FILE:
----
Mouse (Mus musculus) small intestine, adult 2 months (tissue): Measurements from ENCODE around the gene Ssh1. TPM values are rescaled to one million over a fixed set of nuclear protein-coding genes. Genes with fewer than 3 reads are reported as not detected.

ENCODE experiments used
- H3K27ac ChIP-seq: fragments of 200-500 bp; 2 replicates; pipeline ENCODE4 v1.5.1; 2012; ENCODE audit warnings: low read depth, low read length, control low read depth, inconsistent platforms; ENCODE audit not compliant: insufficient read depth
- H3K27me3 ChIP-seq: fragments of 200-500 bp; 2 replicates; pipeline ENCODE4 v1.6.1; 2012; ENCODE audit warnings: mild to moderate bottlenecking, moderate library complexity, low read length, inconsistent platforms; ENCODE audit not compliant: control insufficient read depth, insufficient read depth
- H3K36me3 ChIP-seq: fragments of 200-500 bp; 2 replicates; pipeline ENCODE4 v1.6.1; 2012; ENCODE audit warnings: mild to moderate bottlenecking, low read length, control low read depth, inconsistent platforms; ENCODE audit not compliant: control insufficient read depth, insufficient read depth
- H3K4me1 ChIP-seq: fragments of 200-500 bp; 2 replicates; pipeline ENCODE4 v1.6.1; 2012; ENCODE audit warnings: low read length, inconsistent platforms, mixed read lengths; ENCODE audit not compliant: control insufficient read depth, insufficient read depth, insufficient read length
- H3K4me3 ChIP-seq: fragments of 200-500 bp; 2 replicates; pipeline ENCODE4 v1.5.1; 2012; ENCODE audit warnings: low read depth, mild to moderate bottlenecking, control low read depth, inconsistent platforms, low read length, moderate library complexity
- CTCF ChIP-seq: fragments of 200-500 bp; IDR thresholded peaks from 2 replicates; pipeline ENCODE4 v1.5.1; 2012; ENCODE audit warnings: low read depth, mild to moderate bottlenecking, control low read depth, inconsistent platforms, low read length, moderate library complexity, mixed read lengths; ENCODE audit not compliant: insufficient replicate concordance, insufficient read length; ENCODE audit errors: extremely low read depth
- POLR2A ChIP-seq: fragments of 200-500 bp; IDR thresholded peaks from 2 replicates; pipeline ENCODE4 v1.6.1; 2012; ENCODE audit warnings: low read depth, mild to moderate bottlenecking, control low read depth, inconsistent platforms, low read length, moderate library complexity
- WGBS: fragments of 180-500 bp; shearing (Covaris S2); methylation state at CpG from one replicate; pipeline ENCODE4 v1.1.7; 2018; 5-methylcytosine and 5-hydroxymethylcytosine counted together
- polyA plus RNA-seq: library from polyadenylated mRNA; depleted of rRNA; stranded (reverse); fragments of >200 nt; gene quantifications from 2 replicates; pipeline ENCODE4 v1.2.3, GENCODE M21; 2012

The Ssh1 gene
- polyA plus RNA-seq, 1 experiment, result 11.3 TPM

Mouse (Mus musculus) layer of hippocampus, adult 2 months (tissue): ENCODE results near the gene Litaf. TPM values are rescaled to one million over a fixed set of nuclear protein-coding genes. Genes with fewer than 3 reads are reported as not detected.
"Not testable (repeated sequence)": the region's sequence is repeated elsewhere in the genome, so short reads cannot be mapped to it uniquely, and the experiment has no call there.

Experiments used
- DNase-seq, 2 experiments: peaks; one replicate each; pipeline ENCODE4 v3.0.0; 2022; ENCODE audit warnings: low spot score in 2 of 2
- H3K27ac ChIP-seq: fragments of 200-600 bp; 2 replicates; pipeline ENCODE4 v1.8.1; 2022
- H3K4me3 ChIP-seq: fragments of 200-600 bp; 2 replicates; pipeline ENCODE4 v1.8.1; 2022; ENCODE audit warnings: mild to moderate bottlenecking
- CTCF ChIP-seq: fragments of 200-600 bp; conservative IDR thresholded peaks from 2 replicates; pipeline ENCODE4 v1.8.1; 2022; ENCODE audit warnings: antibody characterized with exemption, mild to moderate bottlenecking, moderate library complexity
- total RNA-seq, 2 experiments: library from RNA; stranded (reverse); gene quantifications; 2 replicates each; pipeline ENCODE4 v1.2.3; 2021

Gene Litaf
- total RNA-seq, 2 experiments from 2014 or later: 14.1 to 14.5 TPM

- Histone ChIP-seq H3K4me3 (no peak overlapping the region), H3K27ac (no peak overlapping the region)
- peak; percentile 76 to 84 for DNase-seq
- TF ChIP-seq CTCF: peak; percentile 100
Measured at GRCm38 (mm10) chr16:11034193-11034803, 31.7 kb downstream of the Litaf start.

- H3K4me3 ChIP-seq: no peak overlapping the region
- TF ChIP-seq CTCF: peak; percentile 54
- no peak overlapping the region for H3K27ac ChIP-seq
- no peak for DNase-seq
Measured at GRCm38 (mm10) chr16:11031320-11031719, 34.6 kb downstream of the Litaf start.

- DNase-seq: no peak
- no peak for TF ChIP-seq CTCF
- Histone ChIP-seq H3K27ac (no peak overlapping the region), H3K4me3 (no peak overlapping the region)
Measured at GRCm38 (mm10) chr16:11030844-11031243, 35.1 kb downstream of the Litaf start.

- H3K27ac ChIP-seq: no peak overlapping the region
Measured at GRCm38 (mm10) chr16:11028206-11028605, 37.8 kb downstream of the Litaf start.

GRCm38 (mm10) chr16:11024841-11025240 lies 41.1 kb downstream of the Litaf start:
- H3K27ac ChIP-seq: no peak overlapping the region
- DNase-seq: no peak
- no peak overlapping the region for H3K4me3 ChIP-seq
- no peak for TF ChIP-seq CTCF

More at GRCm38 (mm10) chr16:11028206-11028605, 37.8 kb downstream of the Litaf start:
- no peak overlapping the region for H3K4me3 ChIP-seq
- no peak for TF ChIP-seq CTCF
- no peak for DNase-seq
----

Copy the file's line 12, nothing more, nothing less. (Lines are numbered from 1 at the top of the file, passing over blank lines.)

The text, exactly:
The Ssh1 gene